– Some politically conservative religious figures attacked Harry Potter for promoting Satanism.
        – The author of the books is politically liberal.
        The actual contents of the books, from what I’ve heard of them, seem general enough that they could be taken to support liberal or conservative political positions.

        • Kyle MacDonald says:

          A possibly significant factor not mentioned in that list is that the biggest Potter fans, apart from the notably apolitical primary school demographic, are nerdy high school kids who are into the arts, and these kids are extremely liberal. Perhaps a bit like how, while Wagner himself was anti-Semitic, though not to an especially unusual degree for his time, and while his operas have some political content, his music is associated with hatred mostly because of its most notorious enthusiasts.

        • Terry says:

          The paper’s attempts to see the HP books as anti-Trump come off as pretty forced.

          For instance:

          Readers have long noted similarities between Voldemort and Hitler, and Rowling herself has acknowledged these parallels. Likewise, Trump’s fascist
          leanings have not gone unnoticed (see Chotiner 2016 ; Frank 2016 ; Kagan 2016 ). Consistent with authoritarian principles, he promises order as well as dominance over all potential threats. As does Voldemort, Trump portrays himself as a strongman who can bend others to his will, be they the Chinese government or
          terrorists. His open admiration for Vladmir Putin—“at least he’s a leader”—caused Joe Scarborough to point out that many of Putin’s opponents end up dead (Gass 2015 ).

          And this:

          As Gerson ( 2007 ) and others have noted, “Tolerance is one of the
          main themes of the Harry Potter books.” …

          The ongoing battle between good, as personified by Harry and his friends, and evil, as personified by Lord Voldemort, is at root about the importance of group purity. Lord Voldemort supports the eradication of mixed-blood wizards (so called “half-bloods”) as well as muggles (non-wizards), mudbloods (muggle-born wizards)
          and squibs (wizard-born non-wizards). During Voldemort’s time in power, people live in constant fear that they will be killed, either for having impure blood or for sympathizing with those who do. In Harry’s world, “ werewolves were subject to discrimination as if they had AIDS” (Gerson 2007 ).

          In comparison, Donald Trump has called for a temporary moratorium on Muslim immigration.1 Further, Trump falsely claimed that American Muslims in New Jersey celebrated the attacks on September 11, 2001 (Kessler 2015 ), and has suggested establishing a national database to register all Muslims (Hillyard 2015 ).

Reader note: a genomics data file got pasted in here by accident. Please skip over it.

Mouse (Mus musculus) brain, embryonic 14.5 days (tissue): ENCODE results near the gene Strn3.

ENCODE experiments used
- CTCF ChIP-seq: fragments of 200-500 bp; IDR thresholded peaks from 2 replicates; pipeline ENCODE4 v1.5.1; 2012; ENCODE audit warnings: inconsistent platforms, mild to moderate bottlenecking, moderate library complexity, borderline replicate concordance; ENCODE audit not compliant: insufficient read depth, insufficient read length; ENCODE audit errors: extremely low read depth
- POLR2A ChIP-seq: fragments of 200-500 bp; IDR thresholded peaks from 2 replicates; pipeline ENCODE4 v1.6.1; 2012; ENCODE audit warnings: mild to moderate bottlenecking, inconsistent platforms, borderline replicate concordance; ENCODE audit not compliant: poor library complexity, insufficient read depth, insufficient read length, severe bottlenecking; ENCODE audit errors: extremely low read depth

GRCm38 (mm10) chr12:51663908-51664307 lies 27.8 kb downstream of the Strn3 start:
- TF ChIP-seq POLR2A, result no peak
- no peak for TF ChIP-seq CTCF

Muslims are not alone in incurring Trump’s wrath. Trump has on several occasions stereotyped and insulted women, those with disabilities, and Asians, who according to his statement at an event in Iowa, dispense with introductory pleasantries to say, “We want deal!” He also has off ended Mexicans and immigrants by describing those crossing the United States’ southern border as “rapists.” Trump attacked federal Judge Gonzalo Curiel , the judge presiding over a lawsuit against Trump University, for having Mexican ancestry. So common are his degrading comments
          about outgroups that websites have become devoted to keeping long lists of them. 2

          These forced comparisons would be strong evidence that the article is tongue-in-cheek if this type of rhetoric were not so common.

  5. NN says:

    I don’t understand the semi-bluff analogy. The semi-bluff is a strategic move in poker. It’s called “semi,” because you have some combination of pot equity (i.e., a draw is made by the river) and fold equity. This is as opposed to a standard bluff where there is no pot equity. The semi-bluff is a deliberate strategy based on board texture, position, etc.

    • Andrew says:


      My knowledge of poker is not deep and I could be using the term wrong. I’d understood a semi-bluff to be when you raise on a hand that will probably lose but has a chance of turning out best, as oppose to a pure bluff where you got nothing. In both cases, the “bluff” part is that you’re trying to get people with better hands to fold, but in the “semi” situation, you have some insurance in that if your opponent stays in, you could still draw out and win. For example, maybe you could semi-bluff with two low pairs.

      In the example of the above post, I was saying the paper in question is a bit of a bluff—do you really expect that reading Harry Potter would have such effects?—but maybe a semi-bluff in the sense that it could be real.

  6. Adam Cohen says:

    Pete also asked about “obvious/good references critiquing causal interpretations of multiple regression.” Suggestions? Especially articles that critique the use of control variables?